I’m now staying at my daughter-in-law’s mother’s home for a while until we figure things out. Right now the apartment is unlivable. The roof is destroyed, all you see are the rafters. Our restroom’s ceiling was just full of water. Our blinds were destroyed. It’s just terrible.
We don’t know if we will go back to the apartment. We might end up buying a home or a RV. We are starting on a new, clean slate. Everything is wiped clean. Our goal is to have a better life because those circumstances really humbled us.
You don’t realize how many good people are out there. What we have experienced — we are touched by people’s kindness and generosity. I see more good people than bad people. I have so much respect for the firemen, police, and ambulance workers who work 24/7, tirelessly, helping people around here. I did approach one of them to hug him and thank him for his service and for looking out for people around.
Thank you, Tammy for your time and for sharing your touching story. It’s terrible to see what happened to the local communities, but very inspiring to see how there are wonderful people who are ready to step in and provide support.
A person from Houston sent me a link to a helicopter rescue of a young deaf boy and his mother. They were in the air in a metal cage and lowered on a highway. Check out this video from ABC 13 Houston.
Very touching. The boy’s name is Jashaun and goes to a deaf program at a mainstream school. He lost all of his school supplies and clothes. There are people on the “Deaf Hurricane Harvey Survivors” FB page who are working to help the boy.
I reached out to the Texas Association of the Deaf President Michael Swodba about TAD’s response to Harvey. The TAD said they are looking for any Deaf/HoH volunteers who may have a boat to help rescue the survivors. He said survivors need to contact the FEMA before August 31 for assistance. He pointed to a fundraiser for deaf victims via Deafopia — the link is below in transcript. There is more information — check out the video I posted on TDM Facebook or on the TAD Facebook page.
I am still in contact with various people and organizations that are were impacted by Harvey. I will share them with you as I get them.
Be sure to keep on checking Deaf Hurricane Harvey Survivors group on Facebook because there are constant updates and information there.
North Korea launched a ballistic missile yesterday that flew over Japan and landed in the ocean west of Japan. The last time a North Korean missile flew over Japan was in 2009.
There was no damage, but the missile caused emergency sirens in Japan and an angry response from their Prime Minister Abe.
He said this threat seriously damages peace and security in the region. Abe has called for an emergency UN Security Council meeting. He also was on the phone with President Trump for 40 minutes.
President Trump said “all options are on the table” to deal with the threat and that North Korea has showed contempt for their neighbors and the world.
So, even with Trump’s multiple warnings and the $1 billion in U.N. sanctions, North Korea is still defiant with their missile tests.
There was a mass shooting in Clovis, New Mexico yesterday afternoon at a public library that killed two people and injured four.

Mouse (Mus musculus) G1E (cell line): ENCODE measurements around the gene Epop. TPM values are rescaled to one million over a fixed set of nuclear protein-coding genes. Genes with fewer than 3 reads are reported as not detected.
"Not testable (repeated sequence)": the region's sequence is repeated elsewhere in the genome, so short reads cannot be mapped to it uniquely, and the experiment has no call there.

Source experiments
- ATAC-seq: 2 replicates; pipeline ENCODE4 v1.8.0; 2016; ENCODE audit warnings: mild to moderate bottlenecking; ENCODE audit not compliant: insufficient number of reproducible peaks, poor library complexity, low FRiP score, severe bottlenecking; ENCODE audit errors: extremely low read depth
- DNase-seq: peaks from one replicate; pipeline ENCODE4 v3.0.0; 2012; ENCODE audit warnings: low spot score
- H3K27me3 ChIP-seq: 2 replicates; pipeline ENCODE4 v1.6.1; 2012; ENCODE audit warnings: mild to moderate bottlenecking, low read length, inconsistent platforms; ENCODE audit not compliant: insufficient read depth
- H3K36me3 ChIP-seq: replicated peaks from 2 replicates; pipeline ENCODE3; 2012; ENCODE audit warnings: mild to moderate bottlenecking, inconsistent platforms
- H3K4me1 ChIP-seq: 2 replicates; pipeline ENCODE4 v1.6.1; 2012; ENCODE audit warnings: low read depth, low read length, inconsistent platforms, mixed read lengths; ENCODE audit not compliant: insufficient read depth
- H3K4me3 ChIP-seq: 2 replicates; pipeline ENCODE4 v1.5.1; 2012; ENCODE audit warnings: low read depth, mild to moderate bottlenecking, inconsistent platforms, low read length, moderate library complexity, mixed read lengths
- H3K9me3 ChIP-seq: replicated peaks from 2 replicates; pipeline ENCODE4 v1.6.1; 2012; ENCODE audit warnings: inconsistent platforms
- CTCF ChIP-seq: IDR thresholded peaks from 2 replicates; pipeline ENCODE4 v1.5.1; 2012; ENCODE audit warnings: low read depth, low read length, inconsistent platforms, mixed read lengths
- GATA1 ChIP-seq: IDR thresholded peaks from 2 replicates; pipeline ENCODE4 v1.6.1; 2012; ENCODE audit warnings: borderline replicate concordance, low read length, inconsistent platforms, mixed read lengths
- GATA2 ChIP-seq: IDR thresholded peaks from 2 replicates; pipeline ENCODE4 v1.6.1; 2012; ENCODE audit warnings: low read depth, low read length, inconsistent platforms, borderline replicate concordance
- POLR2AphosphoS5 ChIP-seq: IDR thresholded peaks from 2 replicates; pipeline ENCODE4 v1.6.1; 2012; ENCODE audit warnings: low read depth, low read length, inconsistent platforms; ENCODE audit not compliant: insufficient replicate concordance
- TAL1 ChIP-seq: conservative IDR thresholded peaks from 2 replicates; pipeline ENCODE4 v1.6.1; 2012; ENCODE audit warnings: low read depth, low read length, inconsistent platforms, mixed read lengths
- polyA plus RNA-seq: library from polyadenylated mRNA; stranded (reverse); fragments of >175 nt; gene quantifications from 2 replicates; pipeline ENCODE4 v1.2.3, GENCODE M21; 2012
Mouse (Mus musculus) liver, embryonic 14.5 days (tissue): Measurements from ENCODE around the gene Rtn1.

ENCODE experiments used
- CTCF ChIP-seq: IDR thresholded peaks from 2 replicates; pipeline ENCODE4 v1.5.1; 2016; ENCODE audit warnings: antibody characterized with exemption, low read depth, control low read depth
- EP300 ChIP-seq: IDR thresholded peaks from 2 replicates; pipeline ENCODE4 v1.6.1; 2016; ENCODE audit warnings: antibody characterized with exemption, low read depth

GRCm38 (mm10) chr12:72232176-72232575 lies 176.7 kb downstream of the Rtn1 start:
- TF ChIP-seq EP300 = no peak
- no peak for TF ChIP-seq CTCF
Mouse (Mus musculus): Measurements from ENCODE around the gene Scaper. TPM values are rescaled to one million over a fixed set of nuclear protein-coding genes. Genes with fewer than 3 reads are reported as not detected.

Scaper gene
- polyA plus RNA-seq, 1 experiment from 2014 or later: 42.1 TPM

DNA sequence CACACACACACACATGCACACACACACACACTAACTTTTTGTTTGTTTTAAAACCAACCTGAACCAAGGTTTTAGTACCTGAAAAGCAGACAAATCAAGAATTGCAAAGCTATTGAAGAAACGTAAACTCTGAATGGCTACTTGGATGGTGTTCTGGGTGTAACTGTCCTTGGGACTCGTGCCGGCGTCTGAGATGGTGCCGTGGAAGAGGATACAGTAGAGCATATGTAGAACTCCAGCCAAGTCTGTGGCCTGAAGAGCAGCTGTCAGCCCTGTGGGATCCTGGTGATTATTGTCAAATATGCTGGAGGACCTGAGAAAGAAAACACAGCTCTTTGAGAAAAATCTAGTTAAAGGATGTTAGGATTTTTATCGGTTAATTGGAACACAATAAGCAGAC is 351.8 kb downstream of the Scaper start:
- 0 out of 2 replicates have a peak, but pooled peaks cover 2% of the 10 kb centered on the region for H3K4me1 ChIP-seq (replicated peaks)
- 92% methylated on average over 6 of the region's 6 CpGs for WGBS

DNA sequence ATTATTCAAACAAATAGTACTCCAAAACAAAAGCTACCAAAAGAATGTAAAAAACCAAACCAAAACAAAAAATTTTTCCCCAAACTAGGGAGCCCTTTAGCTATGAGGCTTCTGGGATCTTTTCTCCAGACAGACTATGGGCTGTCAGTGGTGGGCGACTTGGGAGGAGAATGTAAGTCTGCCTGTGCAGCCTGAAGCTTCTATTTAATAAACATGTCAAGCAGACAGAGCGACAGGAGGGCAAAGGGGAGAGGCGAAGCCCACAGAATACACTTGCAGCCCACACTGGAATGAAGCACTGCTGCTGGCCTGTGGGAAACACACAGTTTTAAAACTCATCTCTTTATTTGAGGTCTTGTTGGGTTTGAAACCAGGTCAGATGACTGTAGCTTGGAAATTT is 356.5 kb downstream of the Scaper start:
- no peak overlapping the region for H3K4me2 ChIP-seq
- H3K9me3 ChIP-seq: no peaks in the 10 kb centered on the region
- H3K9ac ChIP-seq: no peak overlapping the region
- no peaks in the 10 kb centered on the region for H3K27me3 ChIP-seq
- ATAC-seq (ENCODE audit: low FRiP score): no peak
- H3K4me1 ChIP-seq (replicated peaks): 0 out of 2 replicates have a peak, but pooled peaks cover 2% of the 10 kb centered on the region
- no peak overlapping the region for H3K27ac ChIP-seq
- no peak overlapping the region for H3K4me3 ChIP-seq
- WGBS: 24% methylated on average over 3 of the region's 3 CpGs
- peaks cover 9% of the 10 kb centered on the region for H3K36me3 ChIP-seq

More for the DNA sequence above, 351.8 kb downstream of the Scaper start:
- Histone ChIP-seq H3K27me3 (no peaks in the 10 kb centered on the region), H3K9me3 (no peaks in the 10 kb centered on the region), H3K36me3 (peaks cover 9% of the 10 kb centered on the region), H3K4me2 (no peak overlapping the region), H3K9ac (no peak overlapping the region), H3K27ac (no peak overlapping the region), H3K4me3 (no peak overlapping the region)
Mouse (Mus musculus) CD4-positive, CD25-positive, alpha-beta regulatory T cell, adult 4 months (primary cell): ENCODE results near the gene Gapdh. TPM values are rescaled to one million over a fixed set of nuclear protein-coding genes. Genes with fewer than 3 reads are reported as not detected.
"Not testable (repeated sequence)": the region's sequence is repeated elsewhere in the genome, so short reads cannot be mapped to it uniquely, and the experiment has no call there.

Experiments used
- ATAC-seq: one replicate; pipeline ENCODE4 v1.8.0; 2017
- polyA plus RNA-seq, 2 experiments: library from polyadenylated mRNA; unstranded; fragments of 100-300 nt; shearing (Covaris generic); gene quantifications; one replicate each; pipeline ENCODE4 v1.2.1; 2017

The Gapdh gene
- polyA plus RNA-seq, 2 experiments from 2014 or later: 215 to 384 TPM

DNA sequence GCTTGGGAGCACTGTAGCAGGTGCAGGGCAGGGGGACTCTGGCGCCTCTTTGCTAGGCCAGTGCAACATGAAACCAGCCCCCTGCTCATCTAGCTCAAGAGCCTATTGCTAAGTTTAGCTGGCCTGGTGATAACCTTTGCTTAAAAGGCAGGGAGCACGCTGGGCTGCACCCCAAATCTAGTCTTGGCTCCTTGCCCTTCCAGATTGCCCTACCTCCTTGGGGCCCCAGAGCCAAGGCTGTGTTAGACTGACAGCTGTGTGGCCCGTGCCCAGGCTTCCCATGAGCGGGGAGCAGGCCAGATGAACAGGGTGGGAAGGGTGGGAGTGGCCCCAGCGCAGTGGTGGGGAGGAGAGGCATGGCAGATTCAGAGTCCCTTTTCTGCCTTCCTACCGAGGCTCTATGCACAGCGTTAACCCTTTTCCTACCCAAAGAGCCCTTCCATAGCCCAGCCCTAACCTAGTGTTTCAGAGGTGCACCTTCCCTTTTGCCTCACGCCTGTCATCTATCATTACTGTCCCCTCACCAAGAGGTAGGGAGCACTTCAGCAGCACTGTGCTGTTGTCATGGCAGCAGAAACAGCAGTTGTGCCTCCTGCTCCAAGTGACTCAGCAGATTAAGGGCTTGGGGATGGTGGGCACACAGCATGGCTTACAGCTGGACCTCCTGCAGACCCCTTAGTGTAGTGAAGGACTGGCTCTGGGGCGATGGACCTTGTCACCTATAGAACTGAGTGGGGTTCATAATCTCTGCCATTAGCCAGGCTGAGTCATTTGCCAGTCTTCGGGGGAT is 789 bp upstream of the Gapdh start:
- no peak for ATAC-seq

Around 4:00 in the afternoon, a gunman went into the library and started shooting at people with a handgun. Witnesses said he kept on shooting and shouted at people to run. He emptied his clip. Police quickly swarmed the library and took the gunman in custody without incident.
Two women died. Two men and two women were injured, with three of them airlifted to a hospital.
The gunman’s identity has not been released, but witnesses said the gunman looked like a young man, possibly a high-school student. One video showed police arresting a male with jeans and a black shirt on. Some local media said the gunman is a teenager.
The motive of the shooting is not clear and it’s now under investigation.
The Clovis mayor said the shooting is a big blow to the community and that they are all hurting now.
The NAD National Association of the Deaf attorney Debra Patkin made a video in ASL last week announcing they are now working with a movie theater in Pittsburgh, PA to provide open aaacaptioning.
Debra said in the past, SouthSide Works Cinema refused to provide captions so the NAD sued them. From negotiations, the cinema has agreed to, for the next six months, to provide open-captioned movies whenever Deaf people request them (for any movie), as long as the request is before 10 am on the day of the showing.
So this is nice for Deaf people in the Pittsburgh area. I followed up with the NAD to ask them on what technology was used for this and what would happen after the 6-month period.
The NAD CEO Howard Rosenblum said the open captioning is based on digital technology — meaning the movie theater can just activate the open captioning file and everyone in the theater will see it.
As for the six-month trial period — the plaintiff wants a permanent solution, but while the lawsuit and negotiations are ongoing, the theater will provide six months of open captioning. Howard said what happens after that is up to the theater during negotiations, adding that how the deaf community responds to this open captioning option can make a big difference.
So, Deaf people in Pittsburgh, you can grab this opportunity to enjoy movies with open captioning — not many other movie theaters in the nation offers this.
NAD Video Announcement: https://www.youtube.com/watch?v=EIJmIKK4S0w
That is all for today. See you tomorrow and stay with the light!